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Coming to Terms With the Minority High Tech Employment Gap

Though the number of Blacks, Hispanics, and women working in the high tech sector has risen over the last decade, the high tech workforce remains worryingly homogenous.
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The aftershocks of the massive economic earthquake that was the Great Recession continue to reverberate, sometimes violently, across the United States. The unemployment rate, especially within communities of color, remains too high. Job creation is stagnant. We're currently facing yet another potential economic calamity -- national default if we fail to raise the debt ceiling. Not surprisingly, repairing this damage has proven to be a complex task. We've tried to "unleash innovation," we've attempted to "win the future," and last year's "recovery summer" was anything but.

Though vitally important, these contributing factors to a collective economic malaise mask more endemic problems that have plagued economic development for far too long. Foremost among these is an embarrassing lack of minority participation in our nation's growing high tech workforce. A 2010 analysis by the San Jose Mercury News found that the number of African Americans, Hispanics, and women working in Silicon Valley decreased between 2000 and 2008. This revelation was shocking and called for further investigation into the root causes of why one of the country's most successful sectors was also one of its least diverse.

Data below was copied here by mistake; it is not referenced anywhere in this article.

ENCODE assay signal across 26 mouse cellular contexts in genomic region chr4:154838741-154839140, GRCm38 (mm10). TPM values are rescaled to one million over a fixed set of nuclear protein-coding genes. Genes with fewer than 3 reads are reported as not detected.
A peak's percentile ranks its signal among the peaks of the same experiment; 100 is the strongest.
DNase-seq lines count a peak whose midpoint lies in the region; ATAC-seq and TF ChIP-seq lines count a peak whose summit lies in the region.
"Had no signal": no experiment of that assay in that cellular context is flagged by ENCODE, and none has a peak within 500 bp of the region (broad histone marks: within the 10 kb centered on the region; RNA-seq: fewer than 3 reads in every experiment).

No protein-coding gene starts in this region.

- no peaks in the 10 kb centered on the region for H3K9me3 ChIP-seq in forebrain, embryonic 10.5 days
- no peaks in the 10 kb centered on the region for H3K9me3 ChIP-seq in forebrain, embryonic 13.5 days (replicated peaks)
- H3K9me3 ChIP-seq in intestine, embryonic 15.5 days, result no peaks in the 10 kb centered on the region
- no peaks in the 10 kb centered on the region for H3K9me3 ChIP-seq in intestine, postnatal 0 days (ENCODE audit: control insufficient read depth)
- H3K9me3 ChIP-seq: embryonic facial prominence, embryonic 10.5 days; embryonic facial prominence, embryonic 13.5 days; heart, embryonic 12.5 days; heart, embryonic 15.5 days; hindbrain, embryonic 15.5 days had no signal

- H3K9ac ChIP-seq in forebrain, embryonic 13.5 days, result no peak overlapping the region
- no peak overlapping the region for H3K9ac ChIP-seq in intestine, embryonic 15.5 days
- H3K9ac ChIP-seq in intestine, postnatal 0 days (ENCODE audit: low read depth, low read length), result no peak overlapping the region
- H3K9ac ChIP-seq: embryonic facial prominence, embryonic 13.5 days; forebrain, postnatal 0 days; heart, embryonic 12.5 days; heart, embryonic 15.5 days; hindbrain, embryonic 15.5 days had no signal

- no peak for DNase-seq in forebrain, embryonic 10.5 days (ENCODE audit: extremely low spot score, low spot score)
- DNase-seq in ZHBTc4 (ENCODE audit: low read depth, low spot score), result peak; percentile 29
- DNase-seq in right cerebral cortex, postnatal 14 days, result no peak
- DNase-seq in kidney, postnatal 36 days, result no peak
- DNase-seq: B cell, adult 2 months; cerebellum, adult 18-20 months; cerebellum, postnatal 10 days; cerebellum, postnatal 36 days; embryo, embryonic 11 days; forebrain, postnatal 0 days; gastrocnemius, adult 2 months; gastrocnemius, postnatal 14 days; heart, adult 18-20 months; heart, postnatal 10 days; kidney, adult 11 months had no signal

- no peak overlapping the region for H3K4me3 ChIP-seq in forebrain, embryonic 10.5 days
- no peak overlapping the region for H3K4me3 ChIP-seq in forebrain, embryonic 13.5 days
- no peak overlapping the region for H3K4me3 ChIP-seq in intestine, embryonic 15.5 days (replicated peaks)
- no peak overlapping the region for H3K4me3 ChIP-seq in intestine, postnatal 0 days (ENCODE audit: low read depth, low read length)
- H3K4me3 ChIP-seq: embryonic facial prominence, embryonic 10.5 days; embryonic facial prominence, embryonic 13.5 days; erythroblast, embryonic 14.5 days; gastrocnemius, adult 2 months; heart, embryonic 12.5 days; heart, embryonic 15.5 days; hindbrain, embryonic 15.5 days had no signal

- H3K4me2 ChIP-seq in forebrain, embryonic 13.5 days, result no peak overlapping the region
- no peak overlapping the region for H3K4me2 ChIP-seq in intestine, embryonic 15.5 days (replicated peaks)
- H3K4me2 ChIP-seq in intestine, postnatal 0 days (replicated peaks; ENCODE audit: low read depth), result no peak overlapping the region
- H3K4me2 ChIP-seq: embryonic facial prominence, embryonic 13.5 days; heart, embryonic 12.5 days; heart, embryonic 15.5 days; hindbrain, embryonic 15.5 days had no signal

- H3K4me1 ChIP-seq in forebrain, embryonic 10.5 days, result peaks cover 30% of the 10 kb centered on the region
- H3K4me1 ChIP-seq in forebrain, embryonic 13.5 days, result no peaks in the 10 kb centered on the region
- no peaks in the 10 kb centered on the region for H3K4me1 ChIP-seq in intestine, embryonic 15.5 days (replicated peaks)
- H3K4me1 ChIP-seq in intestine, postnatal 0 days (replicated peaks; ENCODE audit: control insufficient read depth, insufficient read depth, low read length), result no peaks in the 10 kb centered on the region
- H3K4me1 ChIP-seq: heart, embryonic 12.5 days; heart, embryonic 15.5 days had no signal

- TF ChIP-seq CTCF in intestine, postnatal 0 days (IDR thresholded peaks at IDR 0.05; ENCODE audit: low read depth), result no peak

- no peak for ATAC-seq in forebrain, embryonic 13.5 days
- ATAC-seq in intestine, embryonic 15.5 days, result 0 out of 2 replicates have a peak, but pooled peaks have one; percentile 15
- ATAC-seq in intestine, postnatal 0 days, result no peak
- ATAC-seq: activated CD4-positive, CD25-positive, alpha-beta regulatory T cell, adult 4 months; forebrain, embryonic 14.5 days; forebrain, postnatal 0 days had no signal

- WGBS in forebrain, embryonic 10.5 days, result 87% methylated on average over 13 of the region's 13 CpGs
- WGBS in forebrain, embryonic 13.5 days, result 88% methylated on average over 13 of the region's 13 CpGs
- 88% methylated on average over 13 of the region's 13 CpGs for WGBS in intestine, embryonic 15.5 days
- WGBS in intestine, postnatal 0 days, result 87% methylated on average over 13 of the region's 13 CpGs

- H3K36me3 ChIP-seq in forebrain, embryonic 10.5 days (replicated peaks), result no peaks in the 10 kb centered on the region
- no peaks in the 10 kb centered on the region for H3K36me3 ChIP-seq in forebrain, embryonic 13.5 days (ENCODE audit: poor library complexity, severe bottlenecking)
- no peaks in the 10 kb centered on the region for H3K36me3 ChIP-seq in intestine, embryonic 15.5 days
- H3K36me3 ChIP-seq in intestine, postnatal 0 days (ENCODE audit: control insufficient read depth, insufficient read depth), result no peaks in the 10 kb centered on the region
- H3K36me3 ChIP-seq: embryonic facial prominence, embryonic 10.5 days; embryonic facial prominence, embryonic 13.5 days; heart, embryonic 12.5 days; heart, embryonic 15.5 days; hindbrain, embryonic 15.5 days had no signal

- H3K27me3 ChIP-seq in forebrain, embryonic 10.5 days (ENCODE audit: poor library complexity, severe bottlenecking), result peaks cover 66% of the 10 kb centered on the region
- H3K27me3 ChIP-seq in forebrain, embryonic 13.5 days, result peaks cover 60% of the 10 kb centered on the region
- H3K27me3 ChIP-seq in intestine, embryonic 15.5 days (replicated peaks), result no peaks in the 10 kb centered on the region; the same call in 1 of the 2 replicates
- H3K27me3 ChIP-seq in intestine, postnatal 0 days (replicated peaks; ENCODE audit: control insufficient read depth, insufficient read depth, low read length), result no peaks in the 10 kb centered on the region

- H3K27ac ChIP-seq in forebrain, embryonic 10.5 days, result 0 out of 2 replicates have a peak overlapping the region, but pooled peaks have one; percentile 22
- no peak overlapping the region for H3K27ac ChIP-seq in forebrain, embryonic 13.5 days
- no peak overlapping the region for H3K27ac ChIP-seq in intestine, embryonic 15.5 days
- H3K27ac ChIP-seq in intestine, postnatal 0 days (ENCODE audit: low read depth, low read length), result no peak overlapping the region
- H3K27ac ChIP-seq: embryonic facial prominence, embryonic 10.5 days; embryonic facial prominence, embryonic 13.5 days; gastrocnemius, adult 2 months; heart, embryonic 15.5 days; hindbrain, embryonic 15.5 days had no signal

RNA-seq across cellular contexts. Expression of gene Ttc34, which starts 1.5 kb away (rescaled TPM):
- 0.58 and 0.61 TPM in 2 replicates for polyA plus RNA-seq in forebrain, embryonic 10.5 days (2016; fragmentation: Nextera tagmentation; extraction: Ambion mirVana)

A More Complete Picture of Minority High Tech Employment

Minorities and High Tech Employment, a report released by the Minority Media and Telecommunications Council during its recent Access to Capital Conference, digs deeper into these issues and includes several recommendations for increasing minority high tech employment in the near term and longer term.

The research and analysis included in this report provides a more complete and comprehensive picture of high tech employment in the United States. In general, this sector has held up well during the recent economic downturn. At a time when most companies are shedding jobs and closing offices, high tech businesses of all sizes are prospering. One need only look at the recent IPOs and valuations of companies like LinkedIn, Zynga, and Groupon to recognize that this sector is flourishing.

And yet, the composition of the high tech workforce is not representative of the overall population or of the consumers that these companies serve. Nationally, African Americans represent about seven percent of all computer and mathematics workers, while Hispanics comprise about five percent. These proportions are even lower in Silicon Valley, where the San Jose Mercury News found that less than two percent of Blacks and five percent of Hispanics were employed in computer or mathematics positions in this region in 2008. Women are in a similarly daunting situation in Silicon Valley and high tech generally.

Though the number of Blacks, Hispanics, and women working in this sector has risen over the last decade, the high tech workforce remains worryingly homogenous, especially when one considers that Blacks and Hispanics make up almost 30 percent of the total U.S. population, while more than half of the population is female.

Equally as troubling, African American and Hispanic high tech employees are often underpaid for their work relative to white counterparts. By one estimate cited in the report, "the full-time salary for African Americans and Hispanics...with science and engineering bachelor's degrees was 25.8 percent lower than white and Asian American counterparts." On average, women are paid less than men in this field as well.